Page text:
Among the leading showcases for art in Europe, Vienna’s Kunsthistorisches Museum boasts a superb Picture Gallery of more than 800 works plus more than 1,000 portraits, the Collection of Sculpture and Decorative Arts (also called the Kunstkammer), the Egyptian and Near East Collection, the Collection of Greek and Roman antiquities, and a Coin Cabinet.
Constructed from 1872 to 1891 and founded by Emperor Franz Joseph I, the building is a work of art itself. The monumental staircase is decorated with paintings by Gustav Klimt and portrait medallions of emperors as well as marble and stucco ornamentation. A 60-meter high dome is another impressive sight. The Egyptian and Near East Collection shows off three papyrus-sheaf columns, and the architectural features sport Egyptian motifs.
With works primarily gathered by the Habsburg Emperor Rudolf II and Archduke Leopold Wilhelm, the Picture Gallery features German paintings, Catholic works south of the Netherlands, works from northern Italy as well as Italian and Spanish centers of Baroque painting. Venetian and Flemish works from the 16th and 17th centuries figure prominently in the collection. Paintings were rendered by the masters Titian, Tintoretto, Caravaggio, Albrecht Dürer and Peter Paul Rubens, to name a few. Portraiture is a strength, too, and includes works by Jan van Eyck, Diego Velázquez, Rembrandt Harmensz van Rijn and Sir Anthony van Dyck.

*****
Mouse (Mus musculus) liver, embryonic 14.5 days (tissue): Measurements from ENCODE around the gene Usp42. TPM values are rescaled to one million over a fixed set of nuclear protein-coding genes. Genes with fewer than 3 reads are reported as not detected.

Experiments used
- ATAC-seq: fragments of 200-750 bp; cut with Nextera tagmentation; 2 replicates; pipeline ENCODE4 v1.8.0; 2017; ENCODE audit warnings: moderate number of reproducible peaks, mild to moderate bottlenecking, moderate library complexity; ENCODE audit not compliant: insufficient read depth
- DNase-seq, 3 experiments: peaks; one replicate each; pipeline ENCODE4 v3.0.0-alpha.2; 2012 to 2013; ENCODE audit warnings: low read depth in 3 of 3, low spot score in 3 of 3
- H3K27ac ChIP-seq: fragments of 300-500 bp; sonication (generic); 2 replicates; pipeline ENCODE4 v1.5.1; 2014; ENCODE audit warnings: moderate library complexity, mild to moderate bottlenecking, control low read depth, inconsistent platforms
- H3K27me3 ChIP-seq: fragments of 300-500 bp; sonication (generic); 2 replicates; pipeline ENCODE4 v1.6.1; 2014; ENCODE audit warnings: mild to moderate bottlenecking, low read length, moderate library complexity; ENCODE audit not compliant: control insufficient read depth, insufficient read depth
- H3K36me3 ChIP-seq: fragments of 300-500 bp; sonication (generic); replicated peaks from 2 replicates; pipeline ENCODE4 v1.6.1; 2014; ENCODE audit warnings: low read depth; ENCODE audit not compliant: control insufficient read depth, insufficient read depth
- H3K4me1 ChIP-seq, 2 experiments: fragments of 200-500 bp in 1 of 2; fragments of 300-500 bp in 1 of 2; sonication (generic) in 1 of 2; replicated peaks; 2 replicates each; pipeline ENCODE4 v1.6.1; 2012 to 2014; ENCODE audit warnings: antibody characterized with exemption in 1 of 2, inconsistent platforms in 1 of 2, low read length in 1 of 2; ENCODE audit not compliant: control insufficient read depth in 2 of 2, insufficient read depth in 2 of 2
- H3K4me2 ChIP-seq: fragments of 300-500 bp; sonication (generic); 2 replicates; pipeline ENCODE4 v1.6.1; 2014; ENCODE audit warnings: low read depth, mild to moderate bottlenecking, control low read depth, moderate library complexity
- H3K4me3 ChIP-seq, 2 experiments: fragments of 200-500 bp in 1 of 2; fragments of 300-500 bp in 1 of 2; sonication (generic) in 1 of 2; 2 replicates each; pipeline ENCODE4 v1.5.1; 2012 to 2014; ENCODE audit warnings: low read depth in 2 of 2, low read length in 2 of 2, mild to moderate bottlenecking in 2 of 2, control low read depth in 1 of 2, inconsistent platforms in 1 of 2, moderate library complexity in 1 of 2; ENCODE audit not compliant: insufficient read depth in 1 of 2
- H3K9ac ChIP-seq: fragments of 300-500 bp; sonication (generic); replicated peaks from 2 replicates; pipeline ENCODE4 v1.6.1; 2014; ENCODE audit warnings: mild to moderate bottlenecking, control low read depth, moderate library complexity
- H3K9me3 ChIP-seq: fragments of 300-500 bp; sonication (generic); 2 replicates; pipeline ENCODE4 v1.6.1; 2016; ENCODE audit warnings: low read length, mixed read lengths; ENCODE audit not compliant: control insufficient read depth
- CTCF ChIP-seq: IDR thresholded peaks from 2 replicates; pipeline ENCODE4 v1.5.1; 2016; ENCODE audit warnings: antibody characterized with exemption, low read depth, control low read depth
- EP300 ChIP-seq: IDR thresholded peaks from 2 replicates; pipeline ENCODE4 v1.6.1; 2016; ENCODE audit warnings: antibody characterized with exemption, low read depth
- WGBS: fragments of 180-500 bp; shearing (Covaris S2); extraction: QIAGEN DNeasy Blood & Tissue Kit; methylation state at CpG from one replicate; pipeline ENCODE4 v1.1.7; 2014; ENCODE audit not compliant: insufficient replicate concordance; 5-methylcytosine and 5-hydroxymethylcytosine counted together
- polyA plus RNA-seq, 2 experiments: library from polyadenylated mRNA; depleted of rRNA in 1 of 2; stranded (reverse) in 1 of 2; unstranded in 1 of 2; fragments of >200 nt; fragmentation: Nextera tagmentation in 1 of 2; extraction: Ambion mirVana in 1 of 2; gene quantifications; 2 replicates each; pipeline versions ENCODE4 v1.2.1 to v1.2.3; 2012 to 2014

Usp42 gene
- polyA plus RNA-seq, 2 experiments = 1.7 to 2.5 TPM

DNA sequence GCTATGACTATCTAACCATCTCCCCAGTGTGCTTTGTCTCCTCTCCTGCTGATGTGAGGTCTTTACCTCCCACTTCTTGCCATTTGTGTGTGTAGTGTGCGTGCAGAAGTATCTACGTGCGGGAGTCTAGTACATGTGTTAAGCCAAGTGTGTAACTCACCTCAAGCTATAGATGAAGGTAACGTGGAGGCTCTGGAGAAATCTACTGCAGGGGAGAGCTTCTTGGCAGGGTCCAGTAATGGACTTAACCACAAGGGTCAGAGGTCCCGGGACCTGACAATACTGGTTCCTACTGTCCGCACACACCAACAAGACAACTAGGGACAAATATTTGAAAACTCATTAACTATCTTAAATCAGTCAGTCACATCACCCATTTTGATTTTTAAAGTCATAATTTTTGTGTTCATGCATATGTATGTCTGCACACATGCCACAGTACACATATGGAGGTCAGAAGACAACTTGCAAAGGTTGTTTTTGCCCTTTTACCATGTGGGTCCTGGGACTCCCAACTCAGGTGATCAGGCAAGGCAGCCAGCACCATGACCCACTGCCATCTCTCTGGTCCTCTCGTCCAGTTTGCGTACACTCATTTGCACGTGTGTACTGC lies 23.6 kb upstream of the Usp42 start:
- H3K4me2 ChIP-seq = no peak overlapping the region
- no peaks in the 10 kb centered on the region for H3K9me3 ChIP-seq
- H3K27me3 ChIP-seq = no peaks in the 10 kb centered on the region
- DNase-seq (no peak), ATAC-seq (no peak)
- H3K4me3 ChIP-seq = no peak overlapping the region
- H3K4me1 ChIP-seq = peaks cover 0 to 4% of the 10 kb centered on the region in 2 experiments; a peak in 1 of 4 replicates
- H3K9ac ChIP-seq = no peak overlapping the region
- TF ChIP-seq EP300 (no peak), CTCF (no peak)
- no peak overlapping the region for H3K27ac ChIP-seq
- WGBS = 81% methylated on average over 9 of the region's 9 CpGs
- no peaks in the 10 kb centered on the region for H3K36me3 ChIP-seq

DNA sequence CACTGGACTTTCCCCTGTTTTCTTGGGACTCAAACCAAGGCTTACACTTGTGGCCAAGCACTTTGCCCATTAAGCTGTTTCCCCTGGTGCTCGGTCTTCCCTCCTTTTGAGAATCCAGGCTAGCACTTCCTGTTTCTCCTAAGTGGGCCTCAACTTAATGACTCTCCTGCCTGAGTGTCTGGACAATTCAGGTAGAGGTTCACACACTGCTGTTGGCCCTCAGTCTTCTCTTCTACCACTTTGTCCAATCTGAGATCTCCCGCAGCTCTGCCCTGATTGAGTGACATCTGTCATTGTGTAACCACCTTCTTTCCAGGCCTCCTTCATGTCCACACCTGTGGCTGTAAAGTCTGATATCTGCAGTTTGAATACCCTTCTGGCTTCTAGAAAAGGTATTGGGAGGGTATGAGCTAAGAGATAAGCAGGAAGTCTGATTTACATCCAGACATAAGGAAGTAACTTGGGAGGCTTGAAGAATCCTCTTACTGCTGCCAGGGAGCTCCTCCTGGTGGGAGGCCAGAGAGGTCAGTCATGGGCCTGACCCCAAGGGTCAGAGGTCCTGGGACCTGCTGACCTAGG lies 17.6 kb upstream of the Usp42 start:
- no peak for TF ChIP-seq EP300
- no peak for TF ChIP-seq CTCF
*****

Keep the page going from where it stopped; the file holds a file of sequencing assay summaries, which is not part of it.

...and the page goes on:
The Picture Gallery is well-known for having the largest group of paintings by Pieter Brueghel the Elder in a museum with 12 of his works on display, including The Hunters in the Snow (1565), The Peasant Wedding (1568-69), The Tower of Babel (1563) and The Fight Between Carnival and Lent (1559). In The Hunters in the Snow notice the attention to detail of the small figures skating on the pond, the pig-slaughtering at the inn and the ice-covered mountains, all rendered in dramatic colors. Peer closely at The Tower of Babel, and take note of the tiny figures of the workmen toiling on the lopsided tower, trying to construct a structure that can never be completed.
The Kunstkammer features Habsburg items of art from the late Middle Ages, the Renaissance and Baroque times. It includes the Curiosities Cabinet of Ferdinand II of Tyrol, the Art Cabinet of Emperor Rudolf II, which was first established in Prague, and the Art Cabinet of Archduke Leopold Wilhelm as well as artifacts from the Viennese Treasury. The Late Baroque hall shows off gold pieces, stone-carved items, bronze statuettes and figures as well as ivory artifacts. While the Kunstkammer was set up at this museum in 1963, it closed in 2002 for major renovations and only opened again during March of 2013.
The Greek and Roman antiquities range from Bronze Age Cypriot pottery of the third millennium BC to the Middle Ages of the 13th century. The Egyptian section features treasures such as the “Hamadryas Baboon” (18th dynasty), “Lion Devouring a Bull” (30th dynasty, 4 BC), mummy-shaped coffins and sarcophagi. The Coin Cabinet houses medals, paper money, commodity money, die marks, stamps, seals, seal stamps, coin scales and weights as well as coins. The techniques of minting are also featured. Three rooms display about 2,000 numismatic items.